Allie Ward Elementary sign language interpreter helps students

Allie Ward Elementary sign language interpreter helps students

Crystal Porter hopes to make Deaf Awareness Week more eventful next September.The last full week in September is an opportunity for people like Porter, a certified sign language interpreter, to raise awareness about hearing disabilities and also to empower those who deal with deafness.

Porter, who can hear, interprets for five students at Allie Ward Elementary School.

Next fall, she plans to devote each day of Deaf Awareness Week to a different concept about deafness, from technological support for the hearing-impaired to social courtesies to keep in mind when communicating with a deaf person.

Porter teaches sign language classes every Monday from 6 to 8 p.m. at Ward. Last Monday, Porter told her class of 11 adults that the Abilene community needs to be informed about the city’s deaf population. She wants to break stereotypes that limit people with hearing disabilities.

“They can do anything except hear,” Porter said.

With Porter leading, members of her class mimicked her hands to form letters and complete the sign language alphabet. The 10-week class is available through Abilene Independent School District. Cost is $50 plus $10 for a book. Anyone can still join the class Monday.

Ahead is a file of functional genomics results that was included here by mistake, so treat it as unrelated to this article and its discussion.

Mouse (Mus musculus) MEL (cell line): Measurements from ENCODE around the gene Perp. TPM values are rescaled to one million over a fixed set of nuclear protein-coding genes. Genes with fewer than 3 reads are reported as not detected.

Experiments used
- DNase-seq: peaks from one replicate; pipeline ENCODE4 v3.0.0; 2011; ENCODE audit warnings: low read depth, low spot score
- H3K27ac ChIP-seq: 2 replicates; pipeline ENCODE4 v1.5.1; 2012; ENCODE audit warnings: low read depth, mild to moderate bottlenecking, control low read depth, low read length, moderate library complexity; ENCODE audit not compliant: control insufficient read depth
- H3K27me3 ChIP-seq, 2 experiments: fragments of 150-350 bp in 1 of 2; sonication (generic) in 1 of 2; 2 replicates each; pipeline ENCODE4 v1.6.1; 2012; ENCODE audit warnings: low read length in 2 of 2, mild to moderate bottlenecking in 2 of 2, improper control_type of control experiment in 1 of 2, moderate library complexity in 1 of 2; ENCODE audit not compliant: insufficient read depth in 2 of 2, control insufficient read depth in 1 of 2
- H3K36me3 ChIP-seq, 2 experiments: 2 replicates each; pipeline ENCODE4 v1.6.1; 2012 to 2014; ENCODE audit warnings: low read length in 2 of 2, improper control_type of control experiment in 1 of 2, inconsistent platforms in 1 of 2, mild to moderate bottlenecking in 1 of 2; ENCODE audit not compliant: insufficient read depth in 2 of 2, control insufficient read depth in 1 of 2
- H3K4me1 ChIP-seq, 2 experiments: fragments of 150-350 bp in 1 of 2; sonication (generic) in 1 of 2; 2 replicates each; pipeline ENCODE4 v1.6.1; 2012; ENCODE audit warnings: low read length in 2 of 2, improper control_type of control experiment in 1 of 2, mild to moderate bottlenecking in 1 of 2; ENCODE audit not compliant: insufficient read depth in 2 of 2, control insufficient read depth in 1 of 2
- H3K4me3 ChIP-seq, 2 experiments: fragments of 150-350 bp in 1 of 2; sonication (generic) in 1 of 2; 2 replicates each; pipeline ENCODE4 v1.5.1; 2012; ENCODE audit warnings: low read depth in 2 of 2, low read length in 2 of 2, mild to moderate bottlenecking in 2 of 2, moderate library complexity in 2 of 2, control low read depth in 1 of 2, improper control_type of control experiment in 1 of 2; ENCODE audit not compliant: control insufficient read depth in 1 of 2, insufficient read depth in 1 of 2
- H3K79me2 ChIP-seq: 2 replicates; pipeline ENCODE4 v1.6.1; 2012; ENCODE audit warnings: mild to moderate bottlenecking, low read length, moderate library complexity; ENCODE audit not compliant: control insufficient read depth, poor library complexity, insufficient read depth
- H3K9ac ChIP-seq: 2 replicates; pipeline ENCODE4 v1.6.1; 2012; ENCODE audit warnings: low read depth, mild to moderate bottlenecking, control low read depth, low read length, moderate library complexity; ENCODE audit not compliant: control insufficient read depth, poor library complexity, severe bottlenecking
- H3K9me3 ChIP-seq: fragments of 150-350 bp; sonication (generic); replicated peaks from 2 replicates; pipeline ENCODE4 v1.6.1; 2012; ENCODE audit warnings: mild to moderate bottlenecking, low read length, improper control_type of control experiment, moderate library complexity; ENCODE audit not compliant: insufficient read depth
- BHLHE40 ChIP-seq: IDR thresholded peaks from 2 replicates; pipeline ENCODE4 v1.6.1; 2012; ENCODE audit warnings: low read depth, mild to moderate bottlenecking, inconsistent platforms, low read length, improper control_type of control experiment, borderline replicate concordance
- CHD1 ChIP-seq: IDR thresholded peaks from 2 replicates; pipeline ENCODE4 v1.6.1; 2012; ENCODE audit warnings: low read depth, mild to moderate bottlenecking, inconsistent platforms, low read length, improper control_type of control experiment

When Porter was a child, she took the initiative to learn sign language so that she could communicate with a deaf friend at her church. After high school she attended Southwest Collegiate University of the Deaf in Big Spring. She has worked as an interpreter for AISD since 2005.

On Monday, Porter sat in the hallway of Ward to listen to one of her first-graders, Jack Ballard, read.

“Who wrote the words?” Porter asked. Jack looked at the word, author, and looked back at Porter.

“Do you know how to say it?” Porter asked.

She pronounced the word with animated syllables.

Jack repeated.

“They’re watching my facial expressions, lips and the words,” Porter said.

Porter is one of 10 interpreters in the AISD.

The school system officially uses a form of sign language called Conceptual Accurate Signed English. Porter also communicates with Signing Exact English and American Sign Language.

She’s worked in high school as well as elementary. One of her greatest challenges as an interpreter was signing for high school athletes at every practice and game. She’s interpreted for students involved in power lifting, football and track.

The process required her to study each sport and learn new signs for sports vocabulary.

“It’s a never-ending process to learn signs,” Porter said.

© 2012 Abilene Reporter-News. All rights reserved. This material may not be published, broadcast, rewritten or redistributed.


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